This nonlinear modeling exercise is based on a 0.18-μm RF silicon CMOS transistor from a commercial foundry design kit. One advantage of using a foundry design kit transistor is that it facilitates a more robust verification of the model via testing the transistor model and comparing simulated and measured results. Figure 1 shows the small-signal model used to represent the silicon CMOS transistor. The parameters inside and outside the dashed square are the intrinsic and the extrinsic parameters, respectively. The nonlinear behaviors of the circled parameters will be modelled and quantified.

1. This small-signal transistor model is the basis for the nonlinear silicon CMOS
transistor model. It is based on a foundry device capable of operation to 10 GHz.

Resistance Rg is the effective lumped gate resistance of the transistor, consisting of both the electrode resistance and the distributed channel resistance. Resistances Rs and Rd represent the effective source and drain resistances of the device, consisting of the via, salicide, contact, and LDD resistances. Capacitances Cgs and Cgd are the effective gate-to-source and gate-to-drain capacitances of the CMOS transistor, and consist of both the intrinsic and overlap capacitances of the transistor.

Parameter Csd is the source-to-drain capacitance of the transistor. This nonlinear model does not include the transcapacitance, Cgd − Cdg, since tests on the model show that this parameter has little impact on the accuracy of the device Y-parameters (Y12 and Y21), as suggested by ref. 7. Parameters gm and gds represent the device transconductance and the output conductance of the transistor, respectively. Capacitance Cjd consists of both the drain-junction capacitance and the intrinsic drain-to-body capacitance, while resistance Rsub is the drain-to-substrate resistance of the device.

To extract values for these parameters, a modified version of the method presented in ref. 7 was used. The modification is related to the deembedding of the extrinsic components to produce expressions for calculating the intrinsic components. In ref. 7, that author refers to ref. 8 and suggests that only the gate resistance, Rg, is to be deembedded from the Z-parameters measured at a desired operating bias condition. This is because, owing to the terminal source and drain resistances, the poles are at a much higher frequency than the typical transit frequency. Hence, they can be neglected when calculating the Y-parameters of the equivalent circuit.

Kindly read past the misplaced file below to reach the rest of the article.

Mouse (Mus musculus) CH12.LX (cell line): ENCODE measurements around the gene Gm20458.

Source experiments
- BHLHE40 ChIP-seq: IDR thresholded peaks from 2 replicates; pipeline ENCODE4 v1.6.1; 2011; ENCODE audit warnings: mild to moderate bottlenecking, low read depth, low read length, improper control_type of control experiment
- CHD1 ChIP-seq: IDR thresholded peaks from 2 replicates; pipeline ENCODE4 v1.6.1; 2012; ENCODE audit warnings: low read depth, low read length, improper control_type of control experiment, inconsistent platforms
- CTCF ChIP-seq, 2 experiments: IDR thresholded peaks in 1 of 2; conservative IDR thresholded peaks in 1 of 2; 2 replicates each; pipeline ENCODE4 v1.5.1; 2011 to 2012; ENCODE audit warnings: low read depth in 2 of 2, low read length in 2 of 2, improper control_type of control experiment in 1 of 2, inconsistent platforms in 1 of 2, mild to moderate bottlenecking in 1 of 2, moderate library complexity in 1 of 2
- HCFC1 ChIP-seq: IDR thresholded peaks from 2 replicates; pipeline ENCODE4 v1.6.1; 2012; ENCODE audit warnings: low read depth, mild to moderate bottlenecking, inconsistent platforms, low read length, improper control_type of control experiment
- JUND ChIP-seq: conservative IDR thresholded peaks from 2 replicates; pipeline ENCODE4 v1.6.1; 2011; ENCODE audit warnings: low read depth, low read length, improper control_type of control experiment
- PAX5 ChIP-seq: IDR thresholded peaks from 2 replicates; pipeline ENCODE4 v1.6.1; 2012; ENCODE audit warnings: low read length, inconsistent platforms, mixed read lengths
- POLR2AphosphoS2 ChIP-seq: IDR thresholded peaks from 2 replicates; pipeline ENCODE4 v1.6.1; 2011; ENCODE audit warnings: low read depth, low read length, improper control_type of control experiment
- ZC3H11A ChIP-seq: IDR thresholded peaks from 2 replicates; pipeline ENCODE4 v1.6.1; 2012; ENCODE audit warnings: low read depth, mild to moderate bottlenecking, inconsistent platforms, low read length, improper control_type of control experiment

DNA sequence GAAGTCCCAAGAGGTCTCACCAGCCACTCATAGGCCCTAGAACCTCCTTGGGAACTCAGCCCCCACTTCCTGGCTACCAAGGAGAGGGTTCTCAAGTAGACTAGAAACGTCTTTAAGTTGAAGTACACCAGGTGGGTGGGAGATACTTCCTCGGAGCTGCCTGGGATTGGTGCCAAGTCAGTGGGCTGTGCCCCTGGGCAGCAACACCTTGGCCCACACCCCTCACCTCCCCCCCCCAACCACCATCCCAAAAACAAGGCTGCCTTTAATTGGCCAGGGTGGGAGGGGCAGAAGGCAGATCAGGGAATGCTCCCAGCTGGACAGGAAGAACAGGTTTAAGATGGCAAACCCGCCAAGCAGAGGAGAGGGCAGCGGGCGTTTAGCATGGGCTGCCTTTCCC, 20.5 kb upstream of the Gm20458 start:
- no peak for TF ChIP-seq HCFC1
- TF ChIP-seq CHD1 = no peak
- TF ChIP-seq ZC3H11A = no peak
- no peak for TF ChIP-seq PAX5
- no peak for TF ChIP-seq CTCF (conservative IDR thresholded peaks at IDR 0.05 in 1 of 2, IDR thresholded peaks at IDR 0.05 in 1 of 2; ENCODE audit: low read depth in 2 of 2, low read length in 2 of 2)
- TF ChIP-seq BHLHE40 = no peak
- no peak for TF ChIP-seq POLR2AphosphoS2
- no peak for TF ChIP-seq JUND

But tests performed by the current researchers show also that not deembedding source resistance Rs and drain resistance Rd will lead to a significant variation in the resulting forward transmission characteristics, S21, between the new model and the previously modelled transistor parameters. To verify the accuracy of the modification, an S-parameter sweep simulation from 1 to 10 GHz was carried out. Results show a good match between the magnitudes and phases of the S-parameters of the new CMOS model and the existing foundry model for the CMOS transistor. These results are not shown here due to space limitations.

It should be noted that the CMOS transistor’s transconductance and the output conductance, gm and gds, exhibit partially nondispersive behavior. Figure 2 shows the extracted values of gm and gds over the range of the transistor’s operating frequencies. It is clear that the values of gm and gds do not change significantly between low and high frequencies, especially to 2 GHz. This somewhat validates that gm and gds can be represented as two nonlinear independent current sources in the saturation region.

2. As part of building a nonlinear model, the values of the CMOS transistor’s transconductance and output conductance, gm and gds, respectively, were extracted across the device’s expected operating frequency range.